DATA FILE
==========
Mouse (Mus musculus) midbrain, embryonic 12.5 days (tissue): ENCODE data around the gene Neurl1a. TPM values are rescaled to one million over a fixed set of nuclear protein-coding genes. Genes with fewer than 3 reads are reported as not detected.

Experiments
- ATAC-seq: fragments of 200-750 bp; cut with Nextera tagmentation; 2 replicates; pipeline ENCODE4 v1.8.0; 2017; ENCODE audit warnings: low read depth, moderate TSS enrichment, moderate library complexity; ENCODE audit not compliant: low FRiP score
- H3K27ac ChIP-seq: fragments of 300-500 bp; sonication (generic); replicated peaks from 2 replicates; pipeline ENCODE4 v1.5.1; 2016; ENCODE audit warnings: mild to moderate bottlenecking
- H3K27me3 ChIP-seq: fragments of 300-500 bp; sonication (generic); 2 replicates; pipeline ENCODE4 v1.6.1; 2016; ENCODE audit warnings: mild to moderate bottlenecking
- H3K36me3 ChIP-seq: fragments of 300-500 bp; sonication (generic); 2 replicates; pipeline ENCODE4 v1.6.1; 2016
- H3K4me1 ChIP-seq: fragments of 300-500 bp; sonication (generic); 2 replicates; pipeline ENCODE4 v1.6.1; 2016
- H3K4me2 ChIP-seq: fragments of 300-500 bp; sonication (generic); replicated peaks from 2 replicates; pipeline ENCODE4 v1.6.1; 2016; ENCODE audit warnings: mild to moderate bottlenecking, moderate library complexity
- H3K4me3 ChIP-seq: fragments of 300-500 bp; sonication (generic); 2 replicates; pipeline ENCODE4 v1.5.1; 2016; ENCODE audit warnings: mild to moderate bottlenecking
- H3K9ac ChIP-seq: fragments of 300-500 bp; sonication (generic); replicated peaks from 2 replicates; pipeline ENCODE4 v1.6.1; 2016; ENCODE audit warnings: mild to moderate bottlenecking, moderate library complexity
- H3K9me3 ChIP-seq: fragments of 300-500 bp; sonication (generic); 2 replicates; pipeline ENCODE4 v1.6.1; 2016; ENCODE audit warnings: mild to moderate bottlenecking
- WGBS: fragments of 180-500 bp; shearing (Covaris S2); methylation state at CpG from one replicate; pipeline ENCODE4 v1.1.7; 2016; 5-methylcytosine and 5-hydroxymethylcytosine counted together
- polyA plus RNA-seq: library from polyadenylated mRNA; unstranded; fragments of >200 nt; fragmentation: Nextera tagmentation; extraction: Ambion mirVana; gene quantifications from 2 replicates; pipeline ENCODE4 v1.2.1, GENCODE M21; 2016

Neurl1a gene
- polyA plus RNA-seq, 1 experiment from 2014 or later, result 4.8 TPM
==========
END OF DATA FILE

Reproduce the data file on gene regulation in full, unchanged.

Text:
Mouse (Mus musculus) midbrain, embryonic 12.5 days (tissue): ENCODE data around the gene Neurl1a. TPM values are rescaled to one million over a fixed set of nuclear protein-coding genes. Genes with fewer than 3 reads are reported as not detected.

Experiments
- ATAC-seq: fragments of 200-750 bp; cut with Nextera tagmentation; 2 replicates; pipeline ENCODE4 v1.8.0; 2017; ENCODE audit warnings: low read depth, moderate TSS enrichment, moderate library complexity; ENCODE audit not compliant: low FRiP score
- H3K27ac ChIP-seq: fragments of 300-500 bp; sonication (generic); replicated peaks from 2 replicates; pipeline ENCODE4 v1.5.1; 2016; ENCODE audit warnings: mild to moderate bottlenecking
- H3K27me3 ChIP-seq: fragments of 300-500 bp; sonication (generic); 2 replicates; pipeline ENCODE4 v1.6.1; 2016; ENCODE audit warnings: mild to moderate bottlenecking
- H3K36me3 ChIP-seq: fragments of 300-500 bp; sonication (generic); 2 replicates; pipeline ENCODE4 v1.6.1; 2016
- H3K4me1 ChIP-seq: fragments of 300-500 bp; sonication (generic); 2 replicates; pipeline ENCODE4 v1.6.1; 2016
- H3K4me2 ChIP-seq: fragments of 300-500 bp; sonication (generic); replicated peaks from 2 replicates; pipeline ENCODE4 v1.6.1; 2016; ENCODE audit warnings: mild to moderate bottlenecking, moderate library complexity
- H3K4me3 ChIP-seq: fragments of 300-500 bp; sonication (generic); 2 replicates; pipeline ENCODE4 v1.5.1; 2016; ENCODE audit warnings: mild to moderate bottlenecking
- H3K9ac ChIP-seq: fragments of 300-500 bp; sonication (generic); replicated peaks from 2 replicates; pipeline ENCODE4 v1.6.1; 2016; ENCODE audit warnings: mild to moderate bottlenecking, moderate library complexity
- H3K9me3 ChIP-seq: fragments of 300-500 bp; sonication (generic); 2 replicates; pipeline ENCODE4 v1.6.1; 2016; ENCODE audit warnings: mild to moderate bottlenecking
- WGBS: fragments of 180-500 bp; shearing (Covaris S2); methylation state at CpG from one replicate; pipeline ENCODE4 v1.1.7; 2016; 5-methylcytosine and 5-hydroxymethylcytosine counted together
- polyA plus RNA-seq: library from polyadenylated mRNA; unstranded; fragments of >200 nt; fragmentation: Nextera tagmentation; extraction: Ambion mirVana; gene quantifications from 2 replicates; pipeline ENCODE4 v1.2.1, GENCODE M21; 2016

Neurl1a gene
- polyA plus RNA-seq, 1 experiment from 2014 or later, result 4.8 TPM